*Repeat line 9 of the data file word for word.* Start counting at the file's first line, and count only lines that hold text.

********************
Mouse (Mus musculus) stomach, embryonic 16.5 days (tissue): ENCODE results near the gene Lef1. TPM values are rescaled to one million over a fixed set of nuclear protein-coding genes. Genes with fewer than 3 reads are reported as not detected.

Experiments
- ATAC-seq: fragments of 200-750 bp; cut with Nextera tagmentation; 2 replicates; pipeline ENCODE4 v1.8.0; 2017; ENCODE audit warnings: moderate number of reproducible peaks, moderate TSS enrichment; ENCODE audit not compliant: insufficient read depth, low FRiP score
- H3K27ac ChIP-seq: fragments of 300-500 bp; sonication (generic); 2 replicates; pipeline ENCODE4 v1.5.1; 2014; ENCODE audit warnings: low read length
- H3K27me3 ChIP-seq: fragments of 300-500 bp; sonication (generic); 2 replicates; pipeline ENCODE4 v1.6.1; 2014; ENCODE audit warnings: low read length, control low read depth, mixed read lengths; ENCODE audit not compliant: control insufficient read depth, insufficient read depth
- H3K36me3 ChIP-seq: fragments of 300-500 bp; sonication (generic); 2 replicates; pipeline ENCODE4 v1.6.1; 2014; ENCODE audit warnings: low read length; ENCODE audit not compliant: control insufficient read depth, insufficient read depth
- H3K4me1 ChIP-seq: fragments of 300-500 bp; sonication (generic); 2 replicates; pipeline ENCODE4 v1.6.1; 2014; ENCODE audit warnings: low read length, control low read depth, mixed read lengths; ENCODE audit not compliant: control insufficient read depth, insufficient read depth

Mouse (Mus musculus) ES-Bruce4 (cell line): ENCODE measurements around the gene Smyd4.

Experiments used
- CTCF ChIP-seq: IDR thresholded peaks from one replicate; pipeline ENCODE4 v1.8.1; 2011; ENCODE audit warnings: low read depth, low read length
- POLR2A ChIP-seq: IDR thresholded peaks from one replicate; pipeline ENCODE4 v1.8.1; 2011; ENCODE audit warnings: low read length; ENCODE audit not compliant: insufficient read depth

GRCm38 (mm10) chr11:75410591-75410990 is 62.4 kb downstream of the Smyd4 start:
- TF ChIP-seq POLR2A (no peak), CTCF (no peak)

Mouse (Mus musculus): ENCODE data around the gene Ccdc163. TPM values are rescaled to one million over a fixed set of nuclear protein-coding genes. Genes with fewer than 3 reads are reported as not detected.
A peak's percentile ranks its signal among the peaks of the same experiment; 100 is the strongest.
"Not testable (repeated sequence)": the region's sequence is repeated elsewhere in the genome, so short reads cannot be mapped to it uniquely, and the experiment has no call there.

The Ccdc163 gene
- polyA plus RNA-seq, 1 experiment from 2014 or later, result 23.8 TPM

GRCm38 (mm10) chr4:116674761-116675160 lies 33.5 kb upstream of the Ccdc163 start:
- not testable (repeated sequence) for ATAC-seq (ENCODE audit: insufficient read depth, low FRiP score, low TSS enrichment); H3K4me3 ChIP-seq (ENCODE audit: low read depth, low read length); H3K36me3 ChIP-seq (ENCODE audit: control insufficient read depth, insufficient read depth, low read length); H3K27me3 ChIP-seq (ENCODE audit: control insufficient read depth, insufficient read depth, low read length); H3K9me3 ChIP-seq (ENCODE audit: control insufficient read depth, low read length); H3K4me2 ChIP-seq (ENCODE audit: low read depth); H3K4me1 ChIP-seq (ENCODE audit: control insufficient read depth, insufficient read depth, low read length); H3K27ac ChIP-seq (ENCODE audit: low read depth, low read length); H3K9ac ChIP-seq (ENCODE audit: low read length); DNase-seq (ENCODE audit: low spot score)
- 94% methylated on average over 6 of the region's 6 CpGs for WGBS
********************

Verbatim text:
Experiments used